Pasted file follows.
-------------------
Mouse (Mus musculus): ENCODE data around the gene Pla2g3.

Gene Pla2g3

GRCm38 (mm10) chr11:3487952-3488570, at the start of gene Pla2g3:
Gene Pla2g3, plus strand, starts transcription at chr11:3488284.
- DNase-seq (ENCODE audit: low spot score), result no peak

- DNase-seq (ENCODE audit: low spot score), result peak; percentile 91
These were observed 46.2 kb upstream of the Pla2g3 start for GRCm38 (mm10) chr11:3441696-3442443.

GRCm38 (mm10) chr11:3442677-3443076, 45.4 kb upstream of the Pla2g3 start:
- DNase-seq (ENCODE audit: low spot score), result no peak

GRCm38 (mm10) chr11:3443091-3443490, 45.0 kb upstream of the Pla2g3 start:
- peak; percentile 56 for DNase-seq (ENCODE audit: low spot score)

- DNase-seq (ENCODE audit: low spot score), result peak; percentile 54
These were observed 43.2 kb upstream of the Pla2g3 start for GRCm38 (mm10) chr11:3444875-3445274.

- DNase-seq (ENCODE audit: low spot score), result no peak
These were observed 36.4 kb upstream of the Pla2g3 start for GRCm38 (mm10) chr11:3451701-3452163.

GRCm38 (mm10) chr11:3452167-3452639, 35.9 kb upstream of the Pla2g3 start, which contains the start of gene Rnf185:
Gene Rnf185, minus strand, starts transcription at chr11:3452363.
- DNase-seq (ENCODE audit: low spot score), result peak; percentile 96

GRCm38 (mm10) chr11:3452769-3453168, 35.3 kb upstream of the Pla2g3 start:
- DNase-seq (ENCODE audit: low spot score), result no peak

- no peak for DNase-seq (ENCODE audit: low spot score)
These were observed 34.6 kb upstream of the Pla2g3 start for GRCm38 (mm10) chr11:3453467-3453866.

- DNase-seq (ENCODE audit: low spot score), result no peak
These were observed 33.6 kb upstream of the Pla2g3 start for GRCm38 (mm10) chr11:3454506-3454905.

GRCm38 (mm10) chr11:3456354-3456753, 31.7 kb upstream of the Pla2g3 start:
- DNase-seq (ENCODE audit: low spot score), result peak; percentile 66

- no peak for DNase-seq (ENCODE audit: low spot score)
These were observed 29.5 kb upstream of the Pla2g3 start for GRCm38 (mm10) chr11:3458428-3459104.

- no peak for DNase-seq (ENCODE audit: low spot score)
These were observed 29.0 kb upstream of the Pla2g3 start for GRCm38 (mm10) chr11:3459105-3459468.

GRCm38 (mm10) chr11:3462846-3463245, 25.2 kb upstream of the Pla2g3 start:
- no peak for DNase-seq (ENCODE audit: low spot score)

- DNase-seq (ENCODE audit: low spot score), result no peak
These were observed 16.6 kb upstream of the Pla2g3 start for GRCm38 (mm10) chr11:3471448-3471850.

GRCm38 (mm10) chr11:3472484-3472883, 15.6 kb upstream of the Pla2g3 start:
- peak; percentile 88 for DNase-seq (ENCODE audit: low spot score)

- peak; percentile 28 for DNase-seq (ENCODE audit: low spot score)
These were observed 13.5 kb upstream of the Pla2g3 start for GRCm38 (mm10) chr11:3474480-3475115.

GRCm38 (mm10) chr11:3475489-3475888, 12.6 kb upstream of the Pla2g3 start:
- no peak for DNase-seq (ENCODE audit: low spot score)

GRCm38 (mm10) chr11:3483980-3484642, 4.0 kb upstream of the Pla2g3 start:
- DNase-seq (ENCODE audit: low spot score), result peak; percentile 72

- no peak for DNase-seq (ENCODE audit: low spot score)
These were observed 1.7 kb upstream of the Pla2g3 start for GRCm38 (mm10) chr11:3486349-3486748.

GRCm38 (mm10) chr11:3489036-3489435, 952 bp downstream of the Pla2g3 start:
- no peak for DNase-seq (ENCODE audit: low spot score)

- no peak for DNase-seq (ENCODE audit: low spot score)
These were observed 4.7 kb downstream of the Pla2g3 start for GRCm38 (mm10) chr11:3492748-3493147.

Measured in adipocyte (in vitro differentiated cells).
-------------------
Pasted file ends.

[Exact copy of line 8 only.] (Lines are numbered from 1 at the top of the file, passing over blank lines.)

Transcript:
GRCm38 (mm10) chr11:3442677-3443076, 45.4 kb upstream of the Pla2g3 start: